He is absolutely right. I’ve often felt frustrated by the current conversation on these issues. First because I could feel myself just being negative and legalistic. Don’t get me wrong, the law of God is good and wise. We should follow it. But the law never wins any converts. Secondly because these conversations always brought up the doctrine of election and my personal verses of horror (Isaiah 6:8-13, Hebrews 6:4-8, Luke 19:26, Mark 4:9). Some things are quite clear to me: 1) marriage as a reflection of Christ and the church (Ephesians 5:32) is one of the concrete ways we experience being conformed to Christ. There are others, but no place in my experience rivals the crucible of learning to deny yourself and live for ones totally unlike you (yet like you) as marriage leading to children. The cross and the glory are more perfectly shown in that one flesh union than any other relationship. 2) the bible and Jesus are quite clear about the centrality of monogamy. Yes, Abraham was polygamous and Solomon had a harem, but the bible never approves of these things. They are simply noted. What is preached is Jesus pointing at Genesis with one man and one woman and God putting them together (Mark 10:1-12). The others are examples of the fallen world. They were allowed because of the hardness of our hearts, but God constantly paints himself as the bridegroom with steadfast love or covenant faithfulness. Go read the story of Hosea to understand just how deep that runs. 3) This ordering is both a participation in God and a following after God’s own heart. 4) Rejecting this is in some deep way a rejection of God. God is merciful. Maybe it does not go to outright rejection, but it is on that line. It brings one right up to the line of ‘even what you have will be taken away’. I get shrill at that line. Stop, you don’t know where you are going. 5) Tossing aside all theology, any society that does not take monogamous marriage aimed toward procreation as the held up ideal is in for a world of hurt. We can see this in our society. All the best social science says this. This isn’t even a practical question. What this is is an example of putting personal license and liberty for rich upper-crusty folks ahead of the good of society. Those things are clear to me, but a majority do not agree. It might even be a majority within the church, God be merciful.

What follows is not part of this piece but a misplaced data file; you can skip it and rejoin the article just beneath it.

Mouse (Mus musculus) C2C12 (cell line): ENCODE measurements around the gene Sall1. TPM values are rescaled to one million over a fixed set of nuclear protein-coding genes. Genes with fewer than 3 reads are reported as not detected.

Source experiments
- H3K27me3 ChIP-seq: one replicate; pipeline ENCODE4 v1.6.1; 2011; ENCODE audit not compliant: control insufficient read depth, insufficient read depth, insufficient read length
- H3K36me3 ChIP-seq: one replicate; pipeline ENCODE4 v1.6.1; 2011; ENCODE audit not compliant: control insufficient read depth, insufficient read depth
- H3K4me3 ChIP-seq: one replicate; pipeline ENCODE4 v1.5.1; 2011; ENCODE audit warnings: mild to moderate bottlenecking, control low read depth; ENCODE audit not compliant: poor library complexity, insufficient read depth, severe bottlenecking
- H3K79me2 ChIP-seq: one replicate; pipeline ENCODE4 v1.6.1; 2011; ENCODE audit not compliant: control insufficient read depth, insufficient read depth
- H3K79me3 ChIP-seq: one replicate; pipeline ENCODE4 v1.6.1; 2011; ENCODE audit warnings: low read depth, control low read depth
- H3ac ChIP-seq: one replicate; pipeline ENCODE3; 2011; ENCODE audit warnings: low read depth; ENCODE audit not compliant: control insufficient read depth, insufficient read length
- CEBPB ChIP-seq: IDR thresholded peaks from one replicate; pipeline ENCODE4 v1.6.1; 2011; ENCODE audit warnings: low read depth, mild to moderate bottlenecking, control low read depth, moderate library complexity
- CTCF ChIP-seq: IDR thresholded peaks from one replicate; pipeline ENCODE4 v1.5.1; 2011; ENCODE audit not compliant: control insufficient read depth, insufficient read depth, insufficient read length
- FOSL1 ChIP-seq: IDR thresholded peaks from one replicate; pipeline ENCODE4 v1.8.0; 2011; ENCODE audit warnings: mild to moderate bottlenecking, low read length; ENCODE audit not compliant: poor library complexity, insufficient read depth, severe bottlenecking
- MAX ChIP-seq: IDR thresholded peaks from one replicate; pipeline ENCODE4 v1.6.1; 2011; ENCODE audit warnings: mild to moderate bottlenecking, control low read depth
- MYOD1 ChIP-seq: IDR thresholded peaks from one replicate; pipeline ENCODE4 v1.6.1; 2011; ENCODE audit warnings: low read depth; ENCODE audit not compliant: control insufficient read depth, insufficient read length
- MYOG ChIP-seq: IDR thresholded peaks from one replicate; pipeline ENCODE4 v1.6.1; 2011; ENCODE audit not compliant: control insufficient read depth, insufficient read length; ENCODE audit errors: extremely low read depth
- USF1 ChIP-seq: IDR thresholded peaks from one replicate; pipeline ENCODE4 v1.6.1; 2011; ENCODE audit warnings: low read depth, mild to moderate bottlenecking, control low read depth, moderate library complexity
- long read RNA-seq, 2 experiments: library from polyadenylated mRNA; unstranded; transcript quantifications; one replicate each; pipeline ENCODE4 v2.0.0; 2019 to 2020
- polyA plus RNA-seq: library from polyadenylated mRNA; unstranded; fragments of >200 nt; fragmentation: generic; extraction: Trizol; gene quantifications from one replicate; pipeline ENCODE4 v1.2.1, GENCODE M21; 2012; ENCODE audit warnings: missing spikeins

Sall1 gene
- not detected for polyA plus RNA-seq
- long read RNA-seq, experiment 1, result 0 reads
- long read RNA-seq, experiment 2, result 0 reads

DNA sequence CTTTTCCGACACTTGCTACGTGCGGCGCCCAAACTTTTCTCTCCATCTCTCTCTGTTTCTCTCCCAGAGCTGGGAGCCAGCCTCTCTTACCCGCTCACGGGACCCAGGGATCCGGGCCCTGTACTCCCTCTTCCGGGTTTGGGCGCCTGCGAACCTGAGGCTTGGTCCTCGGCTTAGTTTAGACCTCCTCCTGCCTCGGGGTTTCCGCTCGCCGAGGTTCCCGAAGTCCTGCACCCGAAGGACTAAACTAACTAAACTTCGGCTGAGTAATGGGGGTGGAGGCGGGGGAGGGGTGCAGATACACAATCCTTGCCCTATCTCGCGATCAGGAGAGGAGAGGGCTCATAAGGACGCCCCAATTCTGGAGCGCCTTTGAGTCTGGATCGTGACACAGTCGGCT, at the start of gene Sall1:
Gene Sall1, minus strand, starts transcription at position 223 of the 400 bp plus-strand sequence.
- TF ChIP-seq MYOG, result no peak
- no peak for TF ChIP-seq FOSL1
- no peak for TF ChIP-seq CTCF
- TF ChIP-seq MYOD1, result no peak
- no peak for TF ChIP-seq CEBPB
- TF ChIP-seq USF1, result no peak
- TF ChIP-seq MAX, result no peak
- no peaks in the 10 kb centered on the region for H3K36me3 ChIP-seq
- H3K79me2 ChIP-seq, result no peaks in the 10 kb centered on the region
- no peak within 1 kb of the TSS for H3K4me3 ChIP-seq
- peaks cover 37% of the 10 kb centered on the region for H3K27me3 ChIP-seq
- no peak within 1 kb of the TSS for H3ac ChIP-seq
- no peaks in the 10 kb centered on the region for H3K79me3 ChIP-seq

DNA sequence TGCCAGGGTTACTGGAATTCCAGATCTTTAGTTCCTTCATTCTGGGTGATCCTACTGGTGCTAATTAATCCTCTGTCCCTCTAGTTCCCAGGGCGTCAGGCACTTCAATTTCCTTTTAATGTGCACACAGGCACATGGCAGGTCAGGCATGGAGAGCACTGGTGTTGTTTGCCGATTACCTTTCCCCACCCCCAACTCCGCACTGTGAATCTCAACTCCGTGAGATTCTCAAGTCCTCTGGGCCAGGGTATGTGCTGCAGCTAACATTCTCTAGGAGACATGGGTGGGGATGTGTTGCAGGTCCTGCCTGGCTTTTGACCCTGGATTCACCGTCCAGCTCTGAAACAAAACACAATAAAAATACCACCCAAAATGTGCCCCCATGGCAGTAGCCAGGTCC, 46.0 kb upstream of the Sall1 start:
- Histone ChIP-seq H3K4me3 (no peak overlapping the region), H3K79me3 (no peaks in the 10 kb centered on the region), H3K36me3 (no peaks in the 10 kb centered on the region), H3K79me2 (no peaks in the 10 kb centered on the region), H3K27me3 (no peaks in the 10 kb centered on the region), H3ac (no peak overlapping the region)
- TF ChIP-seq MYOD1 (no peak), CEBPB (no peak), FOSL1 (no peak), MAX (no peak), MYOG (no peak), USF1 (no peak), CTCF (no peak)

But after reading Sullivan much of that goes away. Christians are no longer the bedrock of this society. We no longer must take responsibility for society as a whole. We do not live in Christendom and are not one revival away from reanimating it. It has rejected the Christian witness. The watchtowers have been torn down. Remaining at those posts calling out warnings not wanted nor heeded is not the call. The call is to offer the living water, to lead beside still waters to refresh the soul. You want the joy and fulfillment of a lifetime spent in the image of God? Come and see.
I’m taking a break from 1 Samuel because of the Gospel text of the day. This text to me has always been one of the scariest in all of scripture. To who is this warning given? Most commentators take it only as specifically to Jerusalem and warning once again of what will happen in AD 70. Very critical scholars will say it is made up after the fact. (The Jesus Seminar I’m sure put this quote in black letters indicating no chance the Jesus spoke it.) Only Luke records the presence of the women on the path and Jesus’ words to them – which fits with Luke’s overall attention to women and the high likelihood of Mary being one of his sources. The trouble with words like this is the scope. Do they apply only to that time, or does time telescope. Many of the OT prophecies about Jesus (like Isa 7:14) have a close fulfillment and then a greater fulfillment in Jesus. When Jesus speaks about AD 70 (Luke 21:5-24) does he also speak about a greater Day of the Lord?
Matt 24:22 gives our answer of hope – do not be afraid. Those days will be cut short for the sake of the elect. In more poetic language maybe you could speak of a tree planted over a stream (Ps 1:3). The church is a tree planted on the stream of life, Jesus. With such life giving water does the tree ever fully go dry? Our hope is not for this world, and we are already living in the next. That second death – the dry branches thrown in the flames – will not touch us.